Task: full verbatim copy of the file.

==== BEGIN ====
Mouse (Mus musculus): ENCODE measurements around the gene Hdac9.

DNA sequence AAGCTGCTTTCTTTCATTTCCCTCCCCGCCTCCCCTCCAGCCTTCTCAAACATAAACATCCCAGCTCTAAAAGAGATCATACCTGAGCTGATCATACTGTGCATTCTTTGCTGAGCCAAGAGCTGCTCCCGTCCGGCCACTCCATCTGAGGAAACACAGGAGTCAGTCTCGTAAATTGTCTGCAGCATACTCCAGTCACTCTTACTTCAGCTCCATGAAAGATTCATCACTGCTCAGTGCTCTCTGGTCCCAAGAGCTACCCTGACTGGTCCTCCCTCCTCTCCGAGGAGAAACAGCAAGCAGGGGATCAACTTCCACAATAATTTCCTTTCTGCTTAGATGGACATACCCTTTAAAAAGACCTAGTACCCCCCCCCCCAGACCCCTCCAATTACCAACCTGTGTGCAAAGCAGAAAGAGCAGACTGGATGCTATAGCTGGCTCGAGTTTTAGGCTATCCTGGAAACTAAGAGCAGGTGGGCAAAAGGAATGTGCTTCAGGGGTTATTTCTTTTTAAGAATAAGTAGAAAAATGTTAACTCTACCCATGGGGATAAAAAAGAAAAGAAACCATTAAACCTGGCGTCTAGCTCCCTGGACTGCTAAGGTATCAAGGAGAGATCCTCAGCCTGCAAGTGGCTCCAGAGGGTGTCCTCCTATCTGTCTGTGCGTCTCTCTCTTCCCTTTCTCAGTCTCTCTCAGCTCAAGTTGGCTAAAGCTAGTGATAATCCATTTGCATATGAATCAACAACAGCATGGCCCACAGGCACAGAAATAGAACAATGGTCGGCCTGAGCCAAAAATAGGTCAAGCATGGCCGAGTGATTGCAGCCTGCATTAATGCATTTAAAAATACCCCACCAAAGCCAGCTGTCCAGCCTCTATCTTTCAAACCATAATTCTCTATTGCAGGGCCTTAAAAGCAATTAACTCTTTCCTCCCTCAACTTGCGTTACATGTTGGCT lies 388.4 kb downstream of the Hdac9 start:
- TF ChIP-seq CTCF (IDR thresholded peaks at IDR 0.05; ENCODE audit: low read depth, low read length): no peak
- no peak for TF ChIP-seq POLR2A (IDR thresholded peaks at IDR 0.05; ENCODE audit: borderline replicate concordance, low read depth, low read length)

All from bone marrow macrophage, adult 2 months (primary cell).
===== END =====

Mouse (Mus musculus): ENCODE measurements around the gene Hdac9.

DNA sequence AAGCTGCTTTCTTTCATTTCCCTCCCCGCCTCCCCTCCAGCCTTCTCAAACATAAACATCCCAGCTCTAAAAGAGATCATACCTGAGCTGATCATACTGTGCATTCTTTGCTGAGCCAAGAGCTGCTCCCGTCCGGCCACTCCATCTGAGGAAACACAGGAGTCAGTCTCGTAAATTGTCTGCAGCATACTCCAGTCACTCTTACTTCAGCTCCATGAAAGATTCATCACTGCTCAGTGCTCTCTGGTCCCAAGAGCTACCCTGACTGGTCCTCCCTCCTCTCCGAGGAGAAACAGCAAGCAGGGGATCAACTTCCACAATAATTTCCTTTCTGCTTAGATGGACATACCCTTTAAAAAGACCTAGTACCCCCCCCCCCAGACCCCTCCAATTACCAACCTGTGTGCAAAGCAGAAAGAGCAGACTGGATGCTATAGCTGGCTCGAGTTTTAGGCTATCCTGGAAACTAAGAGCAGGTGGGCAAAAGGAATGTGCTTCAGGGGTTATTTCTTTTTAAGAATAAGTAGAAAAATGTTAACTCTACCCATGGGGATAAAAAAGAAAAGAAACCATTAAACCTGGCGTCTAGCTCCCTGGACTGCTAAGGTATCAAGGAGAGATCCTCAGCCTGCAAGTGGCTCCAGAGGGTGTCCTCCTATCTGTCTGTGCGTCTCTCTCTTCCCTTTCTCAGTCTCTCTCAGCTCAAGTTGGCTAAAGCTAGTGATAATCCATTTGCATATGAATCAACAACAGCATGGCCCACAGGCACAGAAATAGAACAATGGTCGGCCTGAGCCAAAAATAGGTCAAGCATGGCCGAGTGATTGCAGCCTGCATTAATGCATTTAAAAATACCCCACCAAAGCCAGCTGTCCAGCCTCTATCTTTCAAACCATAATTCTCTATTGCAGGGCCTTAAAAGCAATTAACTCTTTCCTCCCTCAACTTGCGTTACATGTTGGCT lies 388.4 kb downstream of the Hdac9 start:
- TF ChIP-seq CTCF (IDR thresholded peaks at IDR 0.05; ENCODE audit: low read depth, low read length): no peak
- no peak for TF ChIP-seq POLR2A (IDR thresholded peaks at IDR 0.05; ENCODE audit: borderline replicate concordance, low read depth, low read length)

All from bone marrow macrophage, adult 2 months (primary cell).